People have been living in the Sisimiut area for at least 4500 years, long before the exiled Viking Erik the Red ‘‘discovered’’ the country he named Greenland 1000 years ago. For most of that time, their lives followed the traditional eskimo ways.

Louise shows us the beach where whale carcasses were hauled ashore, points out how the locals still take pride in hand-making their own kayaks, and takes us to the tiny co-operative fish market where individual hunters sell the reindeer and seals they have shot: today there’s the fin of a minke whale for sale.

We even get a taste of Greenland cuisine at the town’s picturesque museum complex, located in a series of heritage timber buildings originally built for the Danish trading company and marked by an arch made out of two gigantic bowhead whale bones. We’re fed a plate of minke whale (tough), beluga blubber (inedible), dried cod and shrimp (passable), and musk ox and potato soup (strangely appetising).

This heritage district, with its church dating back to 1775 and its reconstruction of a typical Greenland peat hut, represents the charming old Sisimiut, with its plethora of brightly coloured wooden buildings and postcard scenes.

But the town’s character changed in the 1960s, Louise tells us. That’s when the local Inuit who lived in the outlying communities were encouraged to move into public housing in the town. Today those apartment blocks are run-down and cramped – a stark contrast to the rest of the town.

We meander through the streets, spread out on the rocky hills above the working harbour. Essentially Sisimiut is an overgrown fishing village, its economic driver being the Royal Greenland fish factory which exports shrimp, crab, halibut, salmon and cod around the world.

Soon we’re taking photos of wild dogs. These aren’t huskies, Louise explains. They are Greenlandic hounds – larger and more fierce than their Alaskan counterparts, perhaps a step closer to the wolf, and definitely not to be trusted. Louise has 11 and they are working animals, not to be confused with pets. Each winter, she and her husband harness the pack to their traditional wooden sled and take their children on long weekend treks across the snow.

We soon realise the smell and sound of howling sled dogs is one of the distinguishing features of any Greenland community. At Sisimiut, the dogs are gradually being moved to the outskirts of town. They’re more noticeable the next day when the Sea Explorer powers through Disko Bay to Ilulissat, Greenland’s third-largest town, with 4800 humans and 2800 dogs.

Though Ilulissat (the Greenlandic world for iceberg) is smaller than Sisimiut, it has a more worldly feel, with a nightclub which bills itself as ‘‘The Disco at Disko Bay’’ and a tourist office which offers helicopter tours of Sermeq Kujalleq, one of the fastest glaciers in the world, moving up to 35 metres a day.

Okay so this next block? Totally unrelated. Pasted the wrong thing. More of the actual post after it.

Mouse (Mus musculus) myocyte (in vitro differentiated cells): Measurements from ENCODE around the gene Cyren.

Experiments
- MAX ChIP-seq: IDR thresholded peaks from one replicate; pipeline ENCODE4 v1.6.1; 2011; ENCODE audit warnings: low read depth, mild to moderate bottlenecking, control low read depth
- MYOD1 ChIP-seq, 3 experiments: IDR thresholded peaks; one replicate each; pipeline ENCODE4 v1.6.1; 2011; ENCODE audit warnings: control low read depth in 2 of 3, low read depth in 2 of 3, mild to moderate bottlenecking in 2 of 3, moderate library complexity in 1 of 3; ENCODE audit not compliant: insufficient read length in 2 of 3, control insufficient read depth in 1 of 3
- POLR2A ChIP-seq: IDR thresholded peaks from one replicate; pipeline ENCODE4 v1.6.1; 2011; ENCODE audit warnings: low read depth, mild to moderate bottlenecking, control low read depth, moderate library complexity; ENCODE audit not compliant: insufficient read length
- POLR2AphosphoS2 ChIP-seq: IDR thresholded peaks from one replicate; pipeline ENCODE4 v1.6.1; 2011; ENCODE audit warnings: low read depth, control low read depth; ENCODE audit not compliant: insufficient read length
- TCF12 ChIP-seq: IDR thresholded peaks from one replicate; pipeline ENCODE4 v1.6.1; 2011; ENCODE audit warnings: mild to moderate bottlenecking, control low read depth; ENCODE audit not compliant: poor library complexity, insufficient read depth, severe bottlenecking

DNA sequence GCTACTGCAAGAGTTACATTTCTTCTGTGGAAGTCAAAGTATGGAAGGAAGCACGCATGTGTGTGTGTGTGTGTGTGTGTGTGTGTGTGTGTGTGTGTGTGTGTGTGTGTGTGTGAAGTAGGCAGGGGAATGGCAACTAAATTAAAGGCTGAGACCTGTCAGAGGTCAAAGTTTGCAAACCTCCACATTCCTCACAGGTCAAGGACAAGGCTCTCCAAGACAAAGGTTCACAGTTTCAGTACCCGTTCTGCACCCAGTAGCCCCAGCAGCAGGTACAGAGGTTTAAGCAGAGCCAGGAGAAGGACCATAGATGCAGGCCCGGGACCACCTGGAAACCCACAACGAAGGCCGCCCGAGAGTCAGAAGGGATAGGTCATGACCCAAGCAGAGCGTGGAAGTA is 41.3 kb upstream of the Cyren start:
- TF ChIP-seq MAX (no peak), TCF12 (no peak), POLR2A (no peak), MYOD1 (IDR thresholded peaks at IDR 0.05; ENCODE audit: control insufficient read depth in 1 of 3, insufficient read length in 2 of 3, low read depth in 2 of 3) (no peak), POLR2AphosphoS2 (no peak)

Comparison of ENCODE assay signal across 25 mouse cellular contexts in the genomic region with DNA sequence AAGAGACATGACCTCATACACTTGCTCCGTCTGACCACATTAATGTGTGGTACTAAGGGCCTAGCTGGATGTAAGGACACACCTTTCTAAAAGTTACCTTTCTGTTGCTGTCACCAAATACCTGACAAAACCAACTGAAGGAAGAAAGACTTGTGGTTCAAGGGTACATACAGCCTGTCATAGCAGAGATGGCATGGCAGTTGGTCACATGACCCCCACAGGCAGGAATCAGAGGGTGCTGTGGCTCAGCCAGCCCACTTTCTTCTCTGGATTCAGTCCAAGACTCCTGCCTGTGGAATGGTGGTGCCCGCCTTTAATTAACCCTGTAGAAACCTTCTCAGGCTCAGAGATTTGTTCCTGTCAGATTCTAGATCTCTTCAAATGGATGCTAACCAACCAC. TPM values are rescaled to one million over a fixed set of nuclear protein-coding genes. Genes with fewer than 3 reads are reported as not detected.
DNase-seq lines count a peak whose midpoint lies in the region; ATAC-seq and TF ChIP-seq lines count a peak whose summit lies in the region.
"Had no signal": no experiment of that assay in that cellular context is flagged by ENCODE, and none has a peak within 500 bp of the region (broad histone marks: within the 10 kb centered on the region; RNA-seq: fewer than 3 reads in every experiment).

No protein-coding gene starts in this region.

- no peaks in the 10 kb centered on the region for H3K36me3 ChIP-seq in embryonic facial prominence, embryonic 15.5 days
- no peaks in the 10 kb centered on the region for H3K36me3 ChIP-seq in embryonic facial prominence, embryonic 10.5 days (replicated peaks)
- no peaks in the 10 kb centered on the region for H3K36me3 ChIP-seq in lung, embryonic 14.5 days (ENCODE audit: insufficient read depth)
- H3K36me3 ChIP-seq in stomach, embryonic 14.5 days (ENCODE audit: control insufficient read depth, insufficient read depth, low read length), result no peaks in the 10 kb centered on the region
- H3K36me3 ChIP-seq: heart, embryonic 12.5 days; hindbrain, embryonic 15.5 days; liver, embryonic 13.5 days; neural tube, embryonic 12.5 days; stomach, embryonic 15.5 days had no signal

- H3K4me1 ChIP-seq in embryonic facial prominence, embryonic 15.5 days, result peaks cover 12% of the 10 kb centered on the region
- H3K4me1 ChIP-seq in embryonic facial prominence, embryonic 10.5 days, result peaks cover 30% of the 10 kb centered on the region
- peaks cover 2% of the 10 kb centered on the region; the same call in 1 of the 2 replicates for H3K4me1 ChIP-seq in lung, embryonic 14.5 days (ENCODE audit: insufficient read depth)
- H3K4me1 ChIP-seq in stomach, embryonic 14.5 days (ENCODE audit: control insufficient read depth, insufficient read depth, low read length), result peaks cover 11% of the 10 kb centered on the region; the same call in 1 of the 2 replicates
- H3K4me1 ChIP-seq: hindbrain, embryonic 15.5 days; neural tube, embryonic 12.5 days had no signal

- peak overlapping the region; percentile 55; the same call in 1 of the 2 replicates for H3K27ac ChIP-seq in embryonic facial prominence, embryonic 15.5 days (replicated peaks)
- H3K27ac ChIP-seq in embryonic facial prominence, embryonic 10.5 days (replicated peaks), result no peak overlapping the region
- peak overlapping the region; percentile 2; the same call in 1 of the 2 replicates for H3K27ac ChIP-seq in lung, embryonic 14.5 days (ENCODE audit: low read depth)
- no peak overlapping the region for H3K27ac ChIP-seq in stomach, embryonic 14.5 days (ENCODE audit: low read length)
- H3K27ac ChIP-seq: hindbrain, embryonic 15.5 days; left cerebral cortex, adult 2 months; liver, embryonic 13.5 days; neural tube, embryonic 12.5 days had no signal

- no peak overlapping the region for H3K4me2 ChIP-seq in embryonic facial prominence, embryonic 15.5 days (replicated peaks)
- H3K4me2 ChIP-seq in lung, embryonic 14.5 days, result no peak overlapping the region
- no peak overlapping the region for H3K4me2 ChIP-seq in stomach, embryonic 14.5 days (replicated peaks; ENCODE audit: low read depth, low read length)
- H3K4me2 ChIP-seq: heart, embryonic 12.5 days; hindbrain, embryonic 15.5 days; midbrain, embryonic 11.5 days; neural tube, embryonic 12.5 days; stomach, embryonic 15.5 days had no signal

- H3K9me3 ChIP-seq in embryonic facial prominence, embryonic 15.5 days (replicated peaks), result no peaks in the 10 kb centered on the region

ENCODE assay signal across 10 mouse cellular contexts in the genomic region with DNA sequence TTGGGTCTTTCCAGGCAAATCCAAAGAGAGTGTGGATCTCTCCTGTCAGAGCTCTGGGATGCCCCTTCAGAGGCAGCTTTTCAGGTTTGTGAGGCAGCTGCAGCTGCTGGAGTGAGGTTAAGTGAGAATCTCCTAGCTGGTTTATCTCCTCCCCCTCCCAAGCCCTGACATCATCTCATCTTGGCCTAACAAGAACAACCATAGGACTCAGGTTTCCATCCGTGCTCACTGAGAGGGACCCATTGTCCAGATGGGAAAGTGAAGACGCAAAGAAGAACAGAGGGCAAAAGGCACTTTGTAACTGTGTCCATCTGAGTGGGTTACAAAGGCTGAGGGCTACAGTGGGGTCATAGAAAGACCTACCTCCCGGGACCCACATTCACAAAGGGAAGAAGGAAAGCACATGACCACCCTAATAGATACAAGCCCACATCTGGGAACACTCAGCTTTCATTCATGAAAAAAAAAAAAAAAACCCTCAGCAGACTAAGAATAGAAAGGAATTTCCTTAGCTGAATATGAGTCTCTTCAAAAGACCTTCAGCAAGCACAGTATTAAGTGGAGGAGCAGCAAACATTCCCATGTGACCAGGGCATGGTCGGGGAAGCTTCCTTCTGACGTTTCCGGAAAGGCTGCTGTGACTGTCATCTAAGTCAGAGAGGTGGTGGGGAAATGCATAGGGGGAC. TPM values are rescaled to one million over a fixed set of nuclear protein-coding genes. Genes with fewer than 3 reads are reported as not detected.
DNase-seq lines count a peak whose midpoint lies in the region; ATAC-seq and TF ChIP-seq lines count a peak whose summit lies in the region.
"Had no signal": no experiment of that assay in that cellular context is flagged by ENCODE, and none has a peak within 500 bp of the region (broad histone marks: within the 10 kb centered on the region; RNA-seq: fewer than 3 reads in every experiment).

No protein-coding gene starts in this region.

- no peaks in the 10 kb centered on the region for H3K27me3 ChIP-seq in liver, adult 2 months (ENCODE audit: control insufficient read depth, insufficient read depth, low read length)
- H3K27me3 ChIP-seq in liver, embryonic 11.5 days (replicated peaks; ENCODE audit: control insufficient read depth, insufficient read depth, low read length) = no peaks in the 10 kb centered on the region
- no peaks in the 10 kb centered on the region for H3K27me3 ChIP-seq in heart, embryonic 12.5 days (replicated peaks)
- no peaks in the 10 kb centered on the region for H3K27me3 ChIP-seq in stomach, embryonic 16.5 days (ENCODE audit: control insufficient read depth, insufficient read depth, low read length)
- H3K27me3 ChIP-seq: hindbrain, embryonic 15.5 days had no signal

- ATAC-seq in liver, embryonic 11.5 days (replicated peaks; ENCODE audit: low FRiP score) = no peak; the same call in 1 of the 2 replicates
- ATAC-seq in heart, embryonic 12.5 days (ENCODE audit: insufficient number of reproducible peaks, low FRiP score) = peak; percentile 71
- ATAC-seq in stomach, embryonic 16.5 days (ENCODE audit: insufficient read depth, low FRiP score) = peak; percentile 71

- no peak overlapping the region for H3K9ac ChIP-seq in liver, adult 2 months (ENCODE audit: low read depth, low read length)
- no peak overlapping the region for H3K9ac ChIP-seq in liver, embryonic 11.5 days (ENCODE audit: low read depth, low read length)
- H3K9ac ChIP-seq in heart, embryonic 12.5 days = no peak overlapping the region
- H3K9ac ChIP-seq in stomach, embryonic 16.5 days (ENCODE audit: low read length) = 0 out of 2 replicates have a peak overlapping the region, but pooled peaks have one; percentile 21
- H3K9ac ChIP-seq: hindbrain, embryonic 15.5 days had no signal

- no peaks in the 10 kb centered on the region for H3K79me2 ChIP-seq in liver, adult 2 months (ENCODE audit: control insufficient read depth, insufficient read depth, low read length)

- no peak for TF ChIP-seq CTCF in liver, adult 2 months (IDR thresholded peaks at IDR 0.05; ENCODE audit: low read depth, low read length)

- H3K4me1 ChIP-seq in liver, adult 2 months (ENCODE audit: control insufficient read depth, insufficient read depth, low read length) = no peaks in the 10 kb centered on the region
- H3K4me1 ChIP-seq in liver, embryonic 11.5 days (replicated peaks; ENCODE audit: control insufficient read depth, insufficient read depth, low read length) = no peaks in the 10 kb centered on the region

Colin, our expedition’s glaciologist, tells us it thrusts 20 million tonnes of ice into the ocean every 24 hours – equal, apparently, to the volume of water used by New York City in an entire year. We don’t have time to visit the glacier itself, but set off instead on a rugged, 13-kilometre round trek to see the incredible geographical feature it has formed – the amazing ice fiord known as Ilulissat Kangerlua.

Named a UNESCO world heritage site in 2004, it’s one of Greenland’s main tourist attractions, running for 40 kilometres from the Greenland ice sheet to Disko Bay. The glacier continually pushes huge icebergs into the fiord. Some are the size of small towns, up to one kilometre from top to bottom, too large to scrape over the shallow lip at the mouth of the fiord. Monumental chunks of ice are forced hard against each other under enormous pressure, sometimes for 50 years, until they break into smaller sections that can mount a great escape.

Our trek allows us to follow the edge of the ice fiord for about six kilometres. Sadly, it’s raining for our visit, but every so often the weather clears and we get sweeping views of this immense natural spectacle. When the sun shines, apparently, you can hear the explosions of cracking ice.

Once we’re back in town, I head to the small museum dedicated to the Danish explorer and anthropologist Knud Rasmussen, who was born in Ilulissat, the son of a Danish pastor and a Greenlandic mother. When Rasmussen was seven, he’s said to have rescued an injured hunter by driving the hunter’s dog sled to safety. It was the first time he’d ever driven a sled, but he soon had his own pack of dogs.

Thereafter he dedicated his life to Arctic exploration.

After studying in Denmark, Rasmussen went on his first expedition in 1902 to study Inuit culture, writing a book, The People of the Polar North, which helped earn him the nickname ‘‘the father of Eskimology’’.